First-year survival of southern elephant seals, Mirounga leonina, at sub-Antarctic Macquarie Island

Clive R. McMahon*, Harry R. Burton, Marthan N. Bester

*Corresponding author for this work

Research output: Contribution to journalArticlepeer-review

45 Citations (Scopus)


Juvenile seals branded on the isthmus of Macquarie Island as pups displayed a high degree of philopatry. They returned more often and in greater densities to the northern third of the island within 10 km of their birth sites. Juvenile seals were observed to haul out more frequently and in greater numbers on the east coast as opposed to the west. Juvenile seals typically hauled out on two occasions, once during the winter, and once to moult. The probability of recapturing (resighting) branded and tagged seals was greater during the mid-year haulout. First-year survival estimates were obtained from searches of all Macquarie Island beaches for marked (branded and tagged) seals. From a branded population of 2000 seals, 897 were known to be alive at age 1 year, and minimum first-year survival was calculated at 44.85%. To this minimum estimate was added the number of seals overlooked during systematic and standardised searches of the island, and a revised estimate of 65.60% was calculated. Survival rates calculated using a custom model and a conventional mark-recapture model (MARK) were compared and no differences detected. Actual survival data and probability of sighting estimates were included in the revised estimate of first-year survival of southern elephant seals at Macquarie Island. There were no differences in the number of surviving males and females.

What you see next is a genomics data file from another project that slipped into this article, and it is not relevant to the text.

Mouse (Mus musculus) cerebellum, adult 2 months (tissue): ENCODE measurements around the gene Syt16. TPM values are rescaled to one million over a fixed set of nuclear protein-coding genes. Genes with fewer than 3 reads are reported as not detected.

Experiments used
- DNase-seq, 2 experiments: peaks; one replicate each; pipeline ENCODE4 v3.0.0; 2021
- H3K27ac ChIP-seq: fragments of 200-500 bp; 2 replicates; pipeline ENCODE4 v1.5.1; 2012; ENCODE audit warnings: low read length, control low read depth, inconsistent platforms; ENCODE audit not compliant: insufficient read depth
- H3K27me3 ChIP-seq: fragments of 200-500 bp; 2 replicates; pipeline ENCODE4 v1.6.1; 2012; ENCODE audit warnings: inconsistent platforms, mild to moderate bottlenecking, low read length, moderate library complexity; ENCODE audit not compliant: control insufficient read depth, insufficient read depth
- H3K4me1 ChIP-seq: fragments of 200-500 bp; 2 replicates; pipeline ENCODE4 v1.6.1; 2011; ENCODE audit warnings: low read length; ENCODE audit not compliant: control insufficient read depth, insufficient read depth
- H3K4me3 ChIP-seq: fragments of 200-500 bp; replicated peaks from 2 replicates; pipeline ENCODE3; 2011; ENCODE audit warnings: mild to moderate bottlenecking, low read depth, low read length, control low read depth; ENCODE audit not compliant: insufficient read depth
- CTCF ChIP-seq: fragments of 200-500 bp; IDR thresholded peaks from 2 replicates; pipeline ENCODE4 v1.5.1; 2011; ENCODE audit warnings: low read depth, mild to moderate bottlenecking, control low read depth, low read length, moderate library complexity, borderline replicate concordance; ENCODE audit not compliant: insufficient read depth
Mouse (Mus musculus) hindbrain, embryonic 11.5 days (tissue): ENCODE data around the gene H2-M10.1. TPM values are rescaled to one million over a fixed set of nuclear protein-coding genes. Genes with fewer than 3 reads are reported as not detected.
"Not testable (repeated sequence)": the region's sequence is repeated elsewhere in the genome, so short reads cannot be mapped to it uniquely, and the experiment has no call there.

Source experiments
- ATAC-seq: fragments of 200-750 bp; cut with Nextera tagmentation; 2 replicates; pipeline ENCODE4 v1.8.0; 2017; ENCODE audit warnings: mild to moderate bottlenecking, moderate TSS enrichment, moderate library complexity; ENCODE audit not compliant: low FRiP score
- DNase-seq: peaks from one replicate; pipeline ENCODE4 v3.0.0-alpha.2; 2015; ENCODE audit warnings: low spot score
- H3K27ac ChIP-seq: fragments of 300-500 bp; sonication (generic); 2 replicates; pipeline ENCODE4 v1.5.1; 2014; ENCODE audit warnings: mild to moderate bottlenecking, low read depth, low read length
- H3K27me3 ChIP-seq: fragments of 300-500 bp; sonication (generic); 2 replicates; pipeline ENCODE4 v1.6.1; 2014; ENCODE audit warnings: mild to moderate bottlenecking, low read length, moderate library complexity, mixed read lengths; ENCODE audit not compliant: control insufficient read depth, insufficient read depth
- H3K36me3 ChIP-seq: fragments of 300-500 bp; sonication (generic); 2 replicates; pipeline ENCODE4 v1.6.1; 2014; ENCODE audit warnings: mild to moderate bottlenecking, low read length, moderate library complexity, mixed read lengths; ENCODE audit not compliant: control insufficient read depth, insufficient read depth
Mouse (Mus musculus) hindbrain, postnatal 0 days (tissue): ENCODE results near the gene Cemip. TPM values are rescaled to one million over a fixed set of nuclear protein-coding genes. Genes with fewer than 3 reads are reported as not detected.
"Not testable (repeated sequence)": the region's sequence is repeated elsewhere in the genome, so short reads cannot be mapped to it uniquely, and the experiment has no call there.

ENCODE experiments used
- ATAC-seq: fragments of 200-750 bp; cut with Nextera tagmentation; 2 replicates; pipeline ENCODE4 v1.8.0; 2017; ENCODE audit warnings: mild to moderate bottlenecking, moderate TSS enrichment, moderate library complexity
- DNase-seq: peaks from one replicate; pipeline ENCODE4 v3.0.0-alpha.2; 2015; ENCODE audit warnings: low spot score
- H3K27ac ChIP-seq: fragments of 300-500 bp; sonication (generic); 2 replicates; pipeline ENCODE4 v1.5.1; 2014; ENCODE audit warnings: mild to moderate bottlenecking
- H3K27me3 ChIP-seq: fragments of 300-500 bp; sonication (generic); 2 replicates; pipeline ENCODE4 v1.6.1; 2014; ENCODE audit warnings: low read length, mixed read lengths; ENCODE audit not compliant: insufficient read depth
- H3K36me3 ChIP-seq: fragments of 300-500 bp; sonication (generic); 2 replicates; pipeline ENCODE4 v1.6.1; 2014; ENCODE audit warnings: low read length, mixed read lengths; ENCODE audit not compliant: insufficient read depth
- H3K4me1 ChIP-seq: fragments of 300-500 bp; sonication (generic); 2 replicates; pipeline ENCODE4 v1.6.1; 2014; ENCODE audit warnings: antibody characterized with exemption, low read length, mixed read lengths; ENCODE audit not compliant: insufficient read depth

Original languageEnglish
Pages (from-to)279-284
Number of pages6
JournalPolar Biology
Issue number5
Publication statusPublished - 1999
Externally publishedYes


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